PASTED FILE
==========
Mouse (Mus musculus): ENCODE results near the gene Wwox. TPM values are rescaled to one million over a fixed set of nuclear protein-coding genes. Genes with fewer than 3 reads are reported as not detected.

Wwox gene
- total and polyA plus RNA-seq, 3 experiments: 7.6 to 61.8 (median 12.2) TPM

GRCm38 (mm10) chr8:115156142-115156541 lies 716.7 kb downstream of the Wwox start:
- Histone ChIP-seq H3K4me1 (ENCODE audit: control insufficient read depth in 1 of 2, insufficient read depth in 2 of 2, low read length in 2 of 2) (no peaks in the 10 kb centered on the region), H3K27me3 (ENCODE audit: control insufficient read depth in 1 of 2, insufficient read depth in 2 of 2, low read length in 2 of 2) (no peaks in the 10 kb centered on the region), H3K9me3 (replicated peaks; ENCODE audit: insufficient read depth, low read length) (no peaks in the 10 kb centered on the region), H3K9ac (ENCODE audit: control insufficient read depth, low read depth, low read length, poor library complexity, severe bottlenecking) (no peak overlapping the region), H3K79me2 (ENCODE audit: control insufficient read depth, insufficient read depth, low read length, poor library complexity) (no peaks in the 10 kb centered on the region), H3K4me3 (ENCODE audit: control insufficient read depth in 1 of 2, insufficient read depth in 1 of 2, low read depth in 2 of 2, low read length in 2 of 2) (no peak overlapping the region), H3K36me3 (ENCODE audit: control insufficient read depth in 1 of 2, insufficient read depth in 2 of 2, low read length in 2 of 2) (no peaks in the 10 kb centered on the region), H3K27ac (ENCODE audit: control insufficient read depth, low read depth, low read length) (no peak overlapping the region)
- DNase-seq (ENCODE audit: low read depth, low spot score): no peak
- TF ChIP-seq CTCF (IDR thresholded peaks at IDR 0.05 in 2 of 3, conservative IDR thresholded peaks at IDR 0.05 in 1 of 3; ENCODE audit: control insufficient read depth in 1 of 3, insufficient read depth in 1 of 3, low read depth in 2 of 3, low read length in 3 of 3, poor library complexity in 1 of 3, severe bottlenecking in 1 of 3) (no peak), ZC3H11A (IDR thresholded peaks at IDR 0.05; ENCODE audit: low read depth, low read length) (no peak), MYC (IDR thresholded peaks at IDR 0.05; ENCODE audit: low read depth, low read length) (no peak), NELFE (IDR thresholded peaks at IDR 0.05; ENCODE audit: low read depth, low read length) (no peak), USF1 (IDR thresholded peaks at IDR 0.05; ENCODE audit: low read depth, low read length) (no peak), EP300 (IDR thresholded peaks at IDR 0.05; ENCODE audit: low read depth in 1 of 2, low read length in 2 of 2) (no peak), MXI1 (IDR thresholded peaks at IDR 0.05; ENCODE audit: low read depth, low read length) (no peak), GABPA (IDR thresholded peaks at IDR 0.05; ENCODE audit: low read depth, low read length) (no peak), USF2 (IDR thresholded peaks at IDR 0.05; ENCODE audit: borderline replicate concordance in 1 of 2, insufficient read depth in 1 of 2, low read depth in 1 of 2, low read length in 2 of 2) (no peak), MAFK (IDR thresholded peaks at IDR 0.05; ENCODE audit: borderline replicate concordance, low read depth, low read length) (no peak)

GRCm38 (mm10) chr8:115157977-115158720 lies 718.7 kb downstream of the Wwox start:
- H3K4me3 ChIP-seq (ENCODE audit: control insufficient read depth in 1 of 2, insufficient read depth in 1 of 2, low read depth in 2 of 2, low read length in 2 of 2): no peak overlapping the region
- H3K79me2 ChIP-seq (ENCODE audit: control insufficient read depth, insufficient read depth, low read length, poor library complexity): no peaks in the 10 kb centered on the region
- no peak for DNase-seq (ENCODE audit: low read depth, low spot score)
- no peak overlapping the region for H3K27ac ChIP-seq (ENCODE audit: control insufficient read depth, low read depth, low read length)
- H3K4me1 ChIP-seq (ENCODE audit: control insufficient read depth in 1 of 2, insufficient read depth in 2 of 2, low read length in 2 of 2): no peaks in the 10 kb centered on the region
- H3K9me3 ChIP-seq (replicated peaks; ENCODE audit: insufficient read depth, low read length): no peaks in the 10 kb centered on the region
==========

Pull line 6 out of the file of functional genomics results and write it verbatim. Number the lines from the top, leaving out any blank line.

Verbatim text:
- DNase-seq (ENCODE audit: low read depth, low spot score): no peak